Two years into Covid pandemic, slow case detection among major challenges for Health Ministry

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By Orville Williams

[email protected]

Slow case detection and non-compliance with public health measures are some of the issues still facing Antigua and Barbuda’s Health Ministry, approximately two years into the Covid-19 pandemic.

The country’s Chief Medical Officer, Dr Rhonda Sealey-Thomas, made that revelation during a media briefing yesterday, ahead of an expected Cabinet decision this week on the relaxation of some of those measures, including mandatory mask-wearing.

“We’ve had issues with healthcare providers providing information to us in a timely manner and, going forward, as we [potentially] lift restrictions and step up surveillance, I would really want to have the ministry’s Epidemiology Unit have the ability to be nimble, to be able to detect cases quickly and respond,” she said.

According to the CMO, the ministry has already taken steps to boost its own efficiency and much of those efforts are dependent on reciprocity from the healthcare providers.

“Some of the things that we’ve done [are] we’ve increased the training and the capacity of our contact tracers and the number of contact tracers, so we’re able to do contact tracing on a faster, higher level.

“But we’re only able to do that if we get the cases quickly. We’ve increased our testing capacity at the Sir Lester Bird Medical Centre laboratory, so when results come back positive, we need to be alerted quickly so that we can respond,” she explained.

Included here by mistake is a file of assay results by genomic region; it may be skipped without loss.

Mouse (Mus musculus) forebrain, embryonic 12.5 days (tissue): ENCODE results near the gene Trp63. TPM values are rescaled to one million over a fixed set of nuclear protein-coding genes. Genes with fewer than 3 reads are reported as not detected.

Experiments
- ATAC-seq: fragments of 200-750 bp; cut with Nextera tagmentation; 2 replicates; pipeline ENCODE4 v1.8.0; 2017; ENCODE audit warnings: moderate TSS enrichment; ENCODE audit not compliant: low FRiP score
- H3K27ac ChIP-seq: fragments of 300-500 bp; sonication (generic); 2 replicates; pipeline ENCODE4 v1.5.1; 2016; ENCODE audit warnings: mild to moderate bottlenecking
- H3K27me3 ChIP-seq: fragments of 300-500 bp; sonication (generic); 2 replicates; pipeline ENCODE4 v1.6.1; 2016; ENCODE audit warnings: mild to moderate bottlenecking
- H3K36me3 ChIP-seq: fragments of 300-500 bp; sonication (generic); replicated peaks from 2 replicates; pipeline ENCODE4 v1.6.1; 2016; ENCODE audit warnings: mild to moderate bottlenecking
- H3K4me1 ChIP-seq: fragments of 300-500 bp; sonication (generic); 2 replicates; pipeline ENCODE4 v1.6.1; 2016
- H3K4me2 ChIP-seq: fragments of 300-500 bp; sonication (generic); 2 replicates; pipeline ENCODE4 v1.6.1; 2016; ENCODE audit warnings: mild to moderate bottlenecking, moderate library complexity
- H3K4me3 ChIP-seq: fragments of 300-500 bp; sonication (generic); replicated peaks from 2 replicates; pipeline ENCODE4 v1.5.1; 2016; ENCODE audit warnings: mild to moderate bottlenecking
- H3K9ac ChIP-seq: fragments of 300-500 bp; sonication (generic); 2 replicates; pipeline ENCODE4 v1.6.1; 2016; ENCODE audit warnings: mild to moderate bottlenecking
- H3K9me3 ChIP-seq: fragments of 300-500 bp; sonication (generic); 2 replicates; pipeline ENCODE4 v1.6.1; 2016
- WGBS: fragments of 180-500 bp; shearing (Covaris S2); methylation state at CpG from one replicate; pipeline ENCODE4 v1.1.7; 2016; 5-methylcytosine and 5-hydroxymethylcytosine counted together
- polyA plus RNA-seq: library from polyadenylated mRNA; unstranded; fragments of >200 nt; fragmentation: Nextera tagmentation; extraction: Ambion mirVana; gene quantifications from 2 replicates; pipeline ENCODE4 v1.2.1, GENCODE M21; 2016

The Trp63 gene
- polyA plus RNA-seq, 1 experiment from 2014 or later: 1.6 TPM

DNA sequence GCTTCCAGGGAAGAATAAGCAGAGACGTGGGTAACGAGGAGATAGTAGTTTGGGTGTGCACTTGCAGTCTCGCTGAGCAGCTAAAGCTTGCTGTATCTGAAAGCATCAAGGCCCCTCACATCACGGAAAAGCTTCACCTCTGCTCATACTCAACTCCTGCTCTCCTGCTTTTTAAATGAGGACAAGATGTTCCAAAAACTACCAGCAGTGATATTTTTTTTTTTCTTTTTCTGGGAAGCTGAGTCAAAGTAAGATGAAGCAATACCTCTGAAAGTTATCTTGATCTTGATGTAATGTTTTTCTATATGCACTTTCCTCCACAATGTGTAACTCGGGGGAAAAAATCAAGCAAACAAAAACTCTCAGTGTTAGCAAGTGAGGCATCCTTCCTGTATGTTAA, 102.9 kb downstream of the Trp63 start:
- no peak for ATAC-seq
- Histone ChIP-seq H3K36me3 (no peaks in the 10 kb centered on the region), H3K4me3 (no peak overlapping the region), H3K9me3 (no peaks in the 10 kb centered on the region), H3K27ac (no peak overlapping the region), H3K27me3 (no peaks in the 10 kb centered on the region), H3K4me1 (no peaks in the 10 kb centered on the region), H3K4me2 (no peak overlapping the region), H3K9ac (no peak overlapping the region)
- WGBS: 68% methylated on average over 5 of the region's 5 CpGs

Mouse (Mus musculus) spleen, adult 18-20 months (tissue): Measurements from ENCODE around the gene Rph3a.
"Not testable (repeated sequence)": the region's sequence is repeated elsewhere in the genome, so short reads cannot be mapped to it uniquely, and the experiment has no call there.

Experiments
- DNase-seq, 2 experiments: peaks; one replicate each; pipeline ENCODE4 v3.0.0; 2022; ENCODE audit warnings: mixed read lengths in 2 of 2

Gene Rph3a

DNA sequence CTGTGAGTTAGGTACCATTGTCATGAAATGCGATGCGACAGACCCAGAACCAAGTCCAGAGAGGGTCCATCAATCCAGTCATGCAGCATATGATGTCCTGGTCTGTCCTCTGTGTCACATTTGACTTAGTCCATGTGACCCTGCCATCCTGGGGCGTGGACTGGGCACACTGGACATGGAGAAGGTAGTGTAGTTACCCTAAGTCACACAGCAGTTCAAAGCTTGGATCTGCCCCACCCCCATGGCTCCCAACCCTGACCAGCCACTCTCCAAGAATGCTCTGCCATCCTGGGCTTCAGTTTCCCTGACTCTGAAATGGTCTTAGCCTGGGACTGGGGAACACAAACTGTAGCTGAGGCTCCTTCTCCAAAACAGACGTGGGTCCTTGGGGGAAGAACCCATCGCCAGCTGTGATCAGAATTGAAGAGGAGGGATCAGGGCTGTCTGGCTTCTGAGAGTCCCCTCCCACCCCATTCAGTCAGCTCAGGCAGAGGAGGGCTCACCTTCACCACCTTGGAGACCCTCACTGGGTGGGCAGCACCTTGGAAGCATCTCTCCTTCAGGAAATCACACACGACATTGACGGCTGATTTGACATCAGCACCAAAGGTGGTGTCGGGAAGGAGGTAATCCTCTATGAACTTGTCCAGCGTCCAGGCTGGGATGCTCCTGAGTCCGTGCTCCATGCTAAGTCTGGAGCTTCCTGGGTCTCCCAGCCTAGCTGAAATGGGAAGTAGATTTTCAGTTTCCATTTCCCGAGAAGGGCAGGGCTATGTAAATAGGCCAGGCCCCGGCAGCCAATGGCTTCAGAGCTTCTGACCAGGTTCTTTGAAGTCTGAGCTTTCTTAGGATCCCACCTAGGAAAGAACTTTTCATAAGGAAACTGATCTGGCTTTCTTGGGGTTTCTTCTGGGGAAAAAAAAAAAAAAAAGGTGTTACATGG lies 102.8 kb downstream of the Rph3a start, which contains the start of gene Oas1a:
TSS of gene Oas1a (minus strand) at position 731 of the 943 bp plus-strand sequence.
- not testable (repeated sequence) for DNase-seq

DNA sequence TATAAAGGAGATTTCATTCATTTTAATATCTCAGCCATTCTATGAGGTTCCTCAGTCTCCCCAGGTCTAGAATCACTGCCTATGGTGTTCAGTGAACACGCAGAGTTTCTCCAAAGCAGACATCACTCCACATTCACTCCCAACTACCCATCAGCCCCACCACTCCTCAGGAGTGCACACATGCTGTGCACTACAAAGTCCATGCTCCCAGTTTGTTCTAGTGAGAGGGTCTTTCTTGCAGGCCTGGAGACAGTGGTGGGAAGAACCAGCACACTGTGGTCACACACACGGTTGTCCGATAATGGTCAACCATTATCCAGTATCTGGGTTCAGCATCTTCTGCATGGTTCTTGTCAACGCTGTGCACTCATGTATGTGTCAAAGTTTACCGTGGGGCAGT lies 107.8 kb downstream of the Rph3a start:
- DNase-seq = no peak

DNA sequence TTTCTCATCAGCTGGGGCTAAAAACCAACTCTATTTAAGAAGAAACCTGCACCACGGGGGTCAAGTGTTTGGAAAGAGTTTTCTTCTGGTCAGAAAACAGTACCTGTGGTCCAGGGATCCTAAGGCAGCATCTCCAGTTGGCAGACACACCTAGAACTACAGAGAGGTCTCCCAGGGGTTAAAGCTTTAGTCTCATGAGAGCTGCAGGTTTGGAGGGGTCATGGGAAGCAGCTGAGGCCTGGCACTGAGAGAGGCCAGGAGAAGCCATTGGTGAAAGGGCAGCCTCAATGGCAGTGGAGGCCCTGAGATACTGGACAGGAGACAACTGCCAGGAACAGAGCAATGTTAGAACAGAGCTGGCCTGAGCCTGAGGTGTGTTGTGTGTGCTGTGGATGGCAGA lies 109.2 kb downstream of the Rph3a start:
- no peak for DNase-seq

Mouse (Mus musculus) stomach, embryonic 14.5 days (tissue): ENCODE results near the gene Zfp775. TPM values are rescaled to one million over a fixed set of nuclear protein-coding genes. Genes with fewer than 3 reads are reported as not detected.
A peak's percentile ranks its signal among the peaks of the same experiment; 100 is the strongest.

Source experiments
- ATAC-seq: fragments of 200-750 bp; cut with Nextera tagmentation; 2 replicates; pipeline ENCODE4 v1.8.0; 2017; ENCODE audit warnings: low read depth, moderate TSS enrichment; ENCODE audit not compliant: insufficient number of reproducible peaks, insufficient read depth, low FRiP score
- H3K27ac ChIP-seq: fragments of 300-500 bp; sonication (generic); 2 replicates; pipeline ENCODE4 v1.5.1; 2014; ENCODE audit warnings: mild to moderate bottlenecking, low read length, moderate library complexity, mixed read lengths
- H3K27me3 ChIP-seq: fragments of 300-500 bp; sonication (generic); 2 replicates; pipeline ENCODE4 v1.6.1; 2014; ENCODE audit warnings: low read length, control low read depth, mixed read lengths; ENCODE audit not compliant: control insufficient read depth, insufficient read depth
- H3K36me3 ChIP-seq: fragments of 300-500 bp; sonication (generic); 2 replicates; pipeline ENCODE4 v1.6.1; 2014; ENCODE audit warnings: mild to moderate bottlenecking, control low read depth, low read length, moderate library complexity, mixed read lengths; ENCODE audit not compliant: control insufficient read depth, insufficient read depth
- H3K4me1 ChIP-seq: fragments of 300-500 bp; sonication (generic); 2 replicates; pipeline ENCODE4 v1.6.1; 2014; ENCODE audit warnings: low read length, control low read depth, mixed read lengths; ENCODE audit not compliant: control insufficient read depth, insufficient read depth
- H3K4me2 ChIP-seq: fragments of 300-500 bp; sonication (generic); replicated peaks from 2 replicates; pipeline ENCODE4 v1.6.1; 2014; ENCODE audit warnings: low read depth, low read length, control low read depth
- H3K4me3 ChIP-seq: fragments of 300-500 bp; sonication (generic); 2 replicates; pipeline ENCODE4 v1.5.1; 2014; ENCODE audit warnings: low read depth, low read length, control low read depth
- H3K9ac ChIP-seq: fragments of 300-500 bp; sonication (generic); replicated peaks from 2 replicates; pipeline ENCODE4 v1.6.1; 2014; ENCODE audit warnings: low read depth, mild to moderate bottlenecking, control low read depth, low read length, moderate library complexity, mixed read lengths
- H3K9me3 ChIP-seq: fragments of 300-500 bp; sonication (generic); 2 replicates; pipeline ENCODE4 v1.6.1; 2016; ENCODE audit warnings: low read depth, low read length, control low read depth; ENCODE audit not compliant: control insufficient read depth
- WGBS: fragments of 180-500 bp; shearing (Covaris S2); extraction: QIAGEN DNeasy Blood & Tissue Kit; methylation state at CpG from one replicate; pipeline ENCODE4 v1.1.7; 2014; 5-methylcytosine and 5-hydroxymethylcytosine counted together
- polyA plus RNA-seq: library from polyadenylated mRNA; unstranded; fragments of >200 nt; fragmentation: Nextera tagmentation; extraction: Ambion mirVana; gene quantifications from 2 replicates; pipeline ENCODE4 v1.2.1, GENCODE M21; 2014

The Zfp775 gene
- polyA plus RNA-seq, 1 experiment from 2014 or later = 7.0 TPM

In addition to the slow detection of cases, the CMO noted the lack of adherence by residents to the public health protocols – such as mask-wearing and handwashing – disclosing that she has personally witnessed these breaches.

She advised that abandoning the rules is not an advisable move, given the sustained threat of infection to many. And, amid continued talks about the relaxation of some protocols, she issued an appeal for everyone to respect any measures that are still in effect.

“Whatever restrictions are lifted, we want to encourage persons [to adhere] to those that remain in place. They’re there to protect [you] and particularly those who are most vulnerable,” she said.

The CMO also encouraged persons to continue getting vaccinated, calling that another of the ministry’s challenges and revealing that daily vaccination numbers have decreased to as low as 10 persons.

As an incentive, she declared, the relaxation of even more restrictions could be considered, “once we get to that 70 percent”.

“Let Antigua and Barbuda be that first country in the Eastern Caribbean to reach that 70 percent [vaccination] mark,” she urged.

The Cabinet is set to make a decision on the mandatory mask-wearing policy today, and that decision could see the stance changed to ‘optional’, with certain conditions.

The CMO said yesterday that she is still conducting research and considering the various implications before she gives her advice to the Cabinet toward making its decision.

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